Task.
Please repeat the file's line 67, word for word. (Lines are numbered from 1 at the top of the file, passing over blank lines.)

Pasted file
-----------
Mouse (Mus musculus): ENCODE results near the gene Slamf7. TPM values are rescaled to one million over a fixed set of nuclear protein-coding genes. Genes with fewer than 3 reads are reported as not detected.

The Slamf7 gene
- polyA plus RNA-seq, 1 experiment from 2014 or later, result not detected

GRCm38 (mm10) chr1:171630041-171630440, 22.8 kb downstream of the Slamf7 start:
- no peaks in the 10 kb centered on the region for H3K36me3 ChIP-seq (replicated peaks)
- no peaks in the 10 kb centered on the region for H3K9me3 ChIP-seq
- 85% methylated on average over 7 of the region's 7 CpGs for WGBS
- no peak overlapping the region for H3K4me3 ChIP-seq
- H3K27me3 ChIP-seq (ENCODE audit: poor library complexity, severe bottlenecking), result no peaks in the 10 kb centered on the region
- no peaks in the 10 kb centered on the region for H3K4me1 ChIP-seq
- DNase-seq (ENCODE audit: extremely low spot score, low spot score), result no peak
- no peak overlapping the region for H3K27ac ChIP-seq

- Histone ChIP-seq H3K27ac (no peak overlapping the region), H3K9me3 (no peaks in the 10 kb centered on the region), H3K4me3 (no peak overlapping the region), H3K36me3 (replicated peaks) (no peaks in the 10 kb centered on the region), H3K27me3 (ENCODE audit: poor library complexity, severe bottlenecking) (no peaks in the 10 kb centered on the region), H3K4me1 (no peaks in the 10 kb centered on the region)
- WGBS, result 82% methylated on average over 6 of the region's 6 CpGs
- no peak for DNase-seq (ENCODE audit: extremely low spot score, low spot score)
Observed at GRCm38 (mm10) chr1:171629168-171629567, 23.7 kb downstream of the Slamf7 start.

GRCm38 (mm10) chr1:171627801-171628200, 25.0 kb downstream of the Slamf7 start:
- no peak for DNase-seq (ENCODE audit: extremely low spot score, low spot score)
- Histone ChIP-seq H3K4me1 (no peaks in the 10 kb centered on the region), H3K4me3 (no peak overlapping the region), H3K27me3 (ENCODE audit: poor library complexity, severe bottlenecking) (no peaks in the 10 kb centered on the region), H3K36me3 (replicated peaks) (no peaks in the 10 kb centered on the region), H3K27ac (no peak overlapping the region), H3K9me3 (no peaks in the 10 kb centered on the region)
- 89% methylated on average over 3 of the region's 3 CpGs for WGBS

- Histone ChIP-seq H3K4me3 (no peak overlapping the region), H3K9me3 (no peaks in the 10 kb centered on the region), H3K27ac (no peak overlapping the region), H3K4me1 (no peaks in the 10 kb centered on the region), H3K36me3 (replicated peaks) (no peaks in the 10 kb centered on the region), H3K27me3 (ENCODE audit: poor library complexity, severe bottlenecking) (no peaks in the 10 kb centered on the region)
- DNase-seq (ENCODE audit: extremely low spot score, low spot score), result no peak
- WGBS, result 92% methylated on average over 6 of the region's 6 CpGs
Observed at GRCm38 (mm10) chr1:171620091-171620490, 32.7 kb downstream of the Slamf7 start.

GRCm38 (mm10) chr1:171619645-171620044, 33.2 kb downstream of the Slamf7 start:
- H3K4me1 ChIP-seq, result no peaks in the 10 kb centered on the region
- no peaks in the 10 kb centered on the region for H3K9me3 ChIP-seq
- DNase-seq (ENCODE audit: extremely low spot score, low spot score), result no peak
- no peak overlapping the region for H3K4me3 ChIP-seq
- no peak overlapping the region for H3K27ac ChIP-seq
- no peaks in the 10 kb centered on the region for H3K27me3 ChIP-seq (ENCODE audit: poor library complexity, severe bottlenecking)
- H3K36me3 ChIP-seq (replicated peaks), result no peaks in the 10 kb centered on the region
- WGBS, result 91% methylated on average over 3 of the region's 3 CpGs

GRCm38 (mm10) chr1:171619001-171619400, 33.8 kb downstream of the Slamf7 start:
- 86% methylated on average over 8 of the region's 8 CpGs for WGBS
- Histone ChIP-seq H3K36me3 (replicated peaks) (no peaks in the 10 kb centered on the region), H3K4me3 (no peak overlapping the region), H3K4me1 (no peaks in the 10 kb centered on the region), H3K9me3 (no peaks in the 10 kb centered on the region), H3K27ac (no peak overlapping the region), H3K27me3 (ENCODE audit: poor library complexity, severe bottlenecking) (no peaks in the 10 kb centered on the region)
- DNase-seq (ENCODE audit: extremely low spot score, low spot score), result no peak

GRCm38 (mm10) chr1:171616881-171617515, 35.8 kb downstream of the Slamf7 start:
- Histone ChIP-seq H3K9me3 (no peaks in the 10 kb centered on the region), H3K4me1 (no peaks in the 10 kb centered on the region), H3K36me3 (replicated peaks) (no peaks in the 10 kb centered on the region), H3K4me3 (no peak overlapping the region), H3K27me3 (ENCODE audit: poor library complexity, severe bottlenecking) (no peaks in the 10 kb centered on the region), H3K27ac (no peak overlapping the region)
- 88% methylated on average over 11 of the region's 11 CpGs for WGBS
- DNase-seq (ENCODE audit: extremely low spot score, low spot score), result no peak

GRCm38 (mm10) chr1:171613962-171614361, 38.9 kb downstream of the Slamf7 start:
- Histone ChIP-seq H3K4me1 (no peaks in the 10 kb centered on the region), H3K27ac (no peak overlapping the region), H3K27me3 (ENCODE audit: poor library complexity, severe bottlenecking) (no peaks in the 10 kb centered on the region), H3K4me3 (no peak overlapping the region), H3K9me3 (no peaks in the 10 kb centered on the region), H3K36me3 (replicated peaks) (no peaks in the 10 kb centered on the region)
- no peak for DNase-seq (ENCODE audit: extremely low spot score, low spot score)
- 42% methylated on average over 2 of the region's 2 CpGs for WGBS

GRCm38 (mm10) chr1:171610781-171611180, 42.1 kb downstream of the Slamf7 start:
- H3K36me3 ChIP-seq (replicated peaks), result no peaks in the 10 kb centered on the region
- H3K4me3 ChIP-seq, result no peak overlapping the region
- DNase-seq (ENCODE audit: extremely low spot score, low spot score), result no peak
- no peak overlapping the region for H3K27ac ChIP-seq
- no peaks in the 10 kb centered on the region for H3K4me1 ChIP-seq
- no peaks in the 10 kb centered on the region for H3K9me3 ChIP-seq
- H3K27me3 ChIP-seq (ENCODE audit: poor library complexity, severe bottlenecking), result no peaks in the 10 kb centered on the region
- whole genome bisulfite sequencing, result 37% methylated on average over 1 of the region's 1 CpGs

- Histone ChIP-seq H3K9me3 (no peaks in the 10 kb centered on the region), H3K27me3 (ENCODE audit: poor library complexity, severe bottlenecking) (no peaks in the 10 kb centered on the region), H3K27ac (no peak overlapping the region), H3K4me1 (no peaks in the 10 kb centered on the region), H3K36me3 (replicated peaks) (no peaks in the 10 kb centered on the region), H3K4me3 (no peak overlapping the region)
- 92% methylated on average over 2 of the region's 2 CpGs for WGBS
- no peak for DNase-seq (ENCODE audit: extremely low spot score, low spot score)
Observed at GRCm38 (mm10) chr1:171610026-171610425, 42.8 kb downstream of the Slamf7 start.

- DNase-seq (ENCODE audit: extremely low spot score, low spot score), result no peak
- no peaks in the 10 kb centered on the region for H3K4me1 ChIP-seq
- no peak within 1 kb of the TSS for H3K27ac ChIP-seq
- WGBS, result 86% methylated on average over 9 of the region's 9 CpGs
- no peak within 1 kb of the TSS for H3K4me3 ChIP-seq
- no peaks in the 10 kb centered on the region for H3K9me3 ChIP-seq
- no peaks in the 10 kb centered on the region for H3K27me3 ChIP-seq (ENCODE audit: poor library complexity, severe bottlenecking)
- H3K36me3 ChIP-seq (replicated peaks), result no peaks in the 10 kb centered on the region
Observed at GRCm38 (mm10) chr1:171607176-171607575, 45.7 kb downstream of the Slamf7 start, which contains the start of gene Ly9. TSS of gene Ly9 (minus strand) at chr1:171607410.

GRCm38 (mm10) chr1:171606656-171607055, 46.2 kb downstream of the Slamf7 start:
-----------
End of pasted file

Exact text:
Observed at GRCm38 (mm10) chr1:171607176-171607575, 45.7 kb downstream of the Slamf7 start, which contains the start of gene Ly9. TSS of gene Ly9 (minus strand) at chr1:171607410.